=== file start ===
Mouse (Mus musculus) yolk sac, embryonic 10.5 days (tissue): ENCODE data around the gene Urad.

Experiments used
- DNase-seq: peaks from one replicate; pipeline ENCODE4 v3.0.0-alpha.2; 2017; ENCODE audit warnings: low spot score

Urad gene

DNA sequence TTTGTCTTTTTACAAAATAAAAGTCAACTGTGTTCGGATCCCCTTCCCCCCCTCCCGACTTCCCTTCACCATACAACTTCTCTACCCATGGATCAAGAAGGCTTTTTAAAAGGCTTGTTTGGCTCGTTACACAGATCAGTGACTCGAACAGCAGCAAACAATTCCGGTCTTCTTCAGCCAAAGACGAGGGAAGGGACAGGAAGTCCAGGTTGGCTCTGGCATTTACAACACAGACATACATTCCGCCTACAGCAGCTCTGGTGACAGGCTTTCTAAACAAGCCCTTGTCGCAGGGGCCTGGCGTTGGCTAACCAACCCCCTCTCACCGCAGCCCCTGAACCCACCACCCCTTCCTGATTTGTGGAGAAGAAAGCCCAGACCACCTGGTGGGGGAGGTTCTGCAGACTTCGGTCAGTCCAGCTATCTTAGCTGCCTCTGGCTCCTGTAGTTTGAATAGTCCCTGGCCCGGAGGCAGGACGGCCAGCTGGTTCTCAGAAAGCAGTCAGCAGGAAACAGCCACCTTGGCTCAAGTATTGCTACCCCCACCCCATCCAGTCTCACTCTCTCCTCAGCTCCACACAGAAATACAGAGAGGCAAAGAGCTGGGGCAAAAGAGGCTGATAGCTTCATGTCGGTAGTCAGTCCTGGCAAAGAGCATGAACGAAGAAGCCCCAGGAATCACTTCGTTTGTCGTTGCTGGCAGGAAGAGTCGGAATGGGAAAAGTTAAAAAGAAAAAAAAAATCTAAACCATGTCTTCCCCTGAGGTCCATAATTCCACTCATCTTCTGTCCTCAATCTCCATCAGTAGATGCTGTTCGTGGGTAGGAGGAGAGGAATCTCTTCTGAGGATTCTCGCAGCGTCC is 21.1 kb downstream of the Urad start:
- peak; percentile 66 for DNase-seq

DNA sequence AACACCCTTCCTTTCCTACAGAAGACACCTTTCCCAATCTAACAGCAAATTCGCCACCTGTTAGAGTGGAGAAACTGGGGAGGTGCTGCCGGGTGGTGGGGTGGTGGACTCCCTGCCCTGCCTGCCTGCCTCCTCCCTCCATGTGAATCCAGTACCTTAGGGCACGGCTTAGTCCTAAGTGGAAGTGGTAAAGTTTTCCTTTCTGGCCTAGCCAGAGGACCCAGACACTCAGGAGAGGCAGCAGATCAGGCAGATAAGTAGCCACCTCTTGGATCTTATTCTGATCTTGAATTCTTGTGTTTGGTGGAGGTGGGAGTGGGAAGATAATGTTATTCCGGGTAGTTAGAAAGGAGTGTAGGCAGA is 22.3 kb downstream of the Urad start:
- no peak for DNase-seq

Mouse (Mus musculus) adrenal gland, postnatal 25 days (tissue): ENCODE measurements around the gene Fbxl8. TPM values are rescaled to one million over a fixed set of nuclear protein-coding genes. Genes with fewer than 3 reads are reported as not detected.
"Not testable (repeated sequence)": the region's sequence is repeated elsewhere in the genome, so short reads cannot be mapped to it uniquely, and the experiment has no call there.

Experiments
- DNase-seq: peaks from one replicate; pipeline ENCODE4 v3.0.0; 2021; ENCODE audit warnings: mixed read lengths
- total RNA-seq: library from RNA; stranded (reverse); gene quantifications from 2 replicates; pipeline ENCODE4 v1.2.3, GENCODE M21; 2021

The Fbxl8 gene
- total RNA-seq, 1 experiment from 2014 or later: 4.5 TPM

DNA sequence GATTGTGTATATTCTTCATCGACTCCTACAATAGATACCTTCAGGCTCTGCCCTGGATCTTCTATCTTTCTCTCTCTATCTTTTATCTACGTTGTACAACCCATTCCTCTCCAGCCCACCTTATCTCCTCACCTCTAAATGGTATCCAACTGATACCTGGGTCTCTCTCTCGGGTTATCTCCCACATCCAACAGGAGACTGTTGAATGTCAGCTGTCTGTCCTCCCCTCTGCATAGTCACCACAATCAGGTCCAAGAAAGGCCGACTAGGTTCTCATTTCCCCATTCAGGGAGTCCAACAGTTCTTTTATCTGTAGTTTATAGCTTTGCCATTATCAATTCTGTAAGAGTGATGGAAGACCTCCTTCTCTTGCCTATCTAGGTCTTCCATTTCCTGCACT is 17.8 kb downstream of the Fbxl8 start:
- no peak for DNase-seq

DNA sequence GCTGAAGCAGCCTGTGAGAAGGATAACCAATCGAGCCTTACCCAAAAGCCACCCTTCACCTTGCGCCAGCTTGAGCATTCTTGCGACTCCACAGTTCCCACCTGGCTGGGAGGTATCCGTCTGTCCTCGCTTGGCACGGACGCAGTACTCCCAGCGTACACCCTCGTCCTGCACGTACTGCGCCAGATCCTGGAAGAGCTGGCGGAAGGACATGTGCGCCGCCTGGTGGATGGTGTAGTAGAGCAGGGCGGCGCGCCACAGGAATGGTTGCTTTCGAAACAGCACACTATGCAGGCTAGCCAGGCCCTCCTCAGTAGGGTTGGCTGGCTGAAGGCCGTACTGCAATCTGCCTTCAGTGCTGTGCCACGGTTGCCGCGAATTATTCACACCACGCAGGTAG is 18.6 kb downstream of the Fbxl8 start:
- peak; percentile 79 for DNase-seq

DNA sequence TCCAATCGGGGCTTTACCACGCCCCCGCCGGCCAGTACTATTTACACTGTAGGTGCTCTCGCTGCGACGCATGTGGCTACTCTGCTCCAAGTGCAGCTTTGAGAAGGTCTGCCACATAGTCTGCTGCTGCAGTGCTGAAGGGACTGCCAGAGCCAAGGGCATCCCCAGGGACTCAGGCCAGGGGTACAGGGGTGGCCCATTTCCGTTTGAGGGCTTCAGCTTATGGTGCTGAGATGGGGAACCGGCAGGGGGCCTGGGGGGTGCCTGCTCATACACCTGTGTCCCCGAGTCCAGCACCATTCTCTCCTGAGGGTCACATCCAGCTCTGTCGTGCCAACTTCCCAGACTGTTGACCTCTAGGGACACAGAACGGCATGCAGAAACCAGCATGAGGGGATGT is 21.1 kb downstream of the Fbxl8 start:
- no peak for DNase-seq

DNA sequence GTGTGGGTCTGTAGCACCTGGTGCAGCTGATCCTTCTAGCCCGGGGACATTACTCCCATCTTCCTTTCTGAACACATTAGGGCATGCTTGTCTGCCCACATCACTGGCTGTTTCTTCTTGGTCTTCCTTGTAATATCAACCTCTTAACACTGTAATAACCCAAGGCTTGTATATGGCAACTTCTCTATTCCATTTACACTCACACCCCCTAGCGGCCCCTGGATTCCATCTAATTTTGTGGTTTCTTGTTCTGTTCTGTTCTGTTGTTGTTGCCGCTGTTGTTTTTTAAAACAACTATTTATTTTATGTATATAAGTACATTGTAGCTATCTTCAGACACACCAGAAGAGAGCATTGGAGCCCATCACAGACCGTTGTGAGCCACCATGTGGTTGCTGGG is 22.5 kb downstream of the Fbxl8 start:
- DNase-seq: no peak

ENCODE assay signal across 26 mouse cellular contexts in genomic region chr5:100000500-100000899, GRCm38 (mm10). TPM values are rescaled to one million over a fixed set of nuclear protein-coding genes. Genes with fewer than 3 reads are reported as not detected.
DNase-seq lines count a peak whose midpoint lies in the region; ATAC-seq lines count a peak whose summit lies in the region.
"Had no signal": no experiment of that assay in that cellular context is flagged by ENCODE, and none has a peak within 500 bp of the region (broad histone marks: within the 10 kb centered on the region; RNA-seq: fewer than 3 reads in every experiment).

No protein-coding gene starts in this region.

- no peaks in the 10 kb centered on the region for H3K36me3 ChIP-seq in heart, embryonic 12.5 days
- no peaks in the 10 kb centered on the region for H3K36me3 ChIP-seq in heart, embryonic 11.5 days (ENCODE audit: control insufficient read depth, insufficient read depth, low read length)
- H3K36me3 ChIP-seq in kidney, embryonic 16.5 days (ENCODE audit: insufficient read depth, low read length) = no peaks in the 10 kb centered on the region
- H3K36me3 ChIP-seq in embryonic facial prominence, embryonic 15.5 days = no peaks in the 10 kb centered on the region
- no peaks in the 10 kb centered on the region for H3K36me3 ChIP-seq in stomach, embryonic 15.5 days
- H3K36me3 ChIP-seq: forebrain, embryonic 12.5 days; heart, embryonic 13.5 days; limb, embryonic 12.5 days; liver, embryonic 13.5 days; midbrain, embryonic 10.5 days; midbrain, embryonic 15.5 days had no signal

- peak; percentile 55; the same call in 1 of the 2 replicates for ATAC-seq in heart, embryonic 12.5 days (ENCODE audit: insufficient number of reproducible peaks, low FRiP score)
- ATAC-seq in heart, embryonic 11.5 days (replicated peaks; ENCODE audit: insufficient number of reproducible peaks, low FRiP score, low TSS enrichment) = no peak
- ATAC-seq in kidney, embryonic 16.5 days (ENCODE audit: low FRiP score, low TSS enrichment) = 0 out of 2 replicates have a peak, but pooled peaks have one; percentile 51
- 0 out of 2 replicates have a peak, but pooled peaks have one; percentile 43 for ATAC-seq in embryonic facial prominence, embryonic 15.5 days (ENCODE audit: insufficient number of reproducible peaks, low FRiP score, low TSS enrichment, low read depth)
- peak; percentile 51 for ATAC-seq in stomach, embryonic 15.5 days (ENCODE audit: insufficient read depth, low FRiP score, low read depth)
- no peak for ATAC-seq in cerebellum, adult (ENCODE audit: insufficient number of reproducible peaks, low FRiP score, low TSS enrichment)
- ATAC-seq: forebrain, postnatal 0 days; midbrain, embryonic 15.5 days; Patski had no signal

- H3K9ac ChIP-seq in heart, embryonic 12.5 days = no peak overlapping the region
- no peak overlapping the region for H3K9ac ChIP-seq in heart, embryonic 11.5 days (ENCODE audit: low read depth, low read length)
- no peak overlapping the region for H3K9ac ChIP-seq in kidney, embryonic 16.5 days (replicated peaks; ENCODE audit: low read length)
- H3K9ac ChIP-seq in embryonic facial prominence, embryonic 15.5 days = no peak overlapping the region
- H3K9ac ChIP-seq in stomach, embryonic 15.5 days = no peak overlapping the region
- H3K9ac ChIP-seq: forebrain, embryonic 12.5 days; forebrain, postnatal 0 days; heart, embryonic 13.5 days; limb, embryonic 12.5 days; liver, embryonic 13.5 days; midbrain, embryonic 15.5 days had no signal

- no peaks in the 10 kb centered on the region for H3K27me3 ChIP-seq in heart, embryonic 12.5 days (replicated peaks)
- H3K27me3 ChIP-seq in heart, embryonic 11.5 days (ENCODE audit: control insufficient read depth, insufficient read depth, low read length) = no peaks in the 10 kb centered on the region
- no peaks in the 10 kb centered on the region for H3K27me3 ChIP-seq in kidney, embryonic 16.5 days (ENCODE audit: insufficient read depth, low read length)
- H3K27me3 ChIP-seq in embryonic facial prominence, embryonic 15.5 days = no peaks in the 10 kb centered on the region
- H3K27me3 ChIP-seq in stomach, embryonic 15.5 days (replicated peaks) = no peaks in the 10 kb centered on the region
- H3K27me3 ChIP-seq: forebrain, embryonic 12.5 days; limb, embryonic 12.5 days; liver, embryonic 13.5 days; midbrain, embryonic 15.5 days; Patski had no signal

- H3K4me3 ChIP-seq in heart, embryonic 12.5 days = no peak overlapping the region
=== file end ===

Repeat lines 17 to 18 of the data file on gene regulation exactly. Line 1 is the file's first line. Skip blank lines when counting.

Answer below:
- no peak for DNase-seq

DNA sequence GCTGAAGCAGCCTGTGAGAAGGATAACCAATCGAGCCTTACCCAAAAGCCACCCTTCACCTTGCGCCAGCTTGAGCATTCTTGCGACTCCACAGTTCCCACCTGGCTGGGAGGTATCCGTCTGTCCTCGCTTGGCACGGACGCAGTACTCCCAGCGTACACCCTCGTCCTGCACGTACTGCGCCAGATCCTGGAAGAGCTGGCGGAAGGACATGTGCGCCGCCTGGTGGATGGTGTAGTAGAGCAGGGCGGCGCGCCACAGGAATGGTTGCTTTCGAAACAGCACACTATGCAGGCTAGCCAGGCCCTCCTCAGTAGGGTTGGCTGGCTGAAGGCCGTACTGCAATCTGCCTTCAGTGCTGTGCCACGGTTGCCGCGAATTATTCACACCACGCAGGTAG is 18.6 kb downstream of the Fbxl8 start: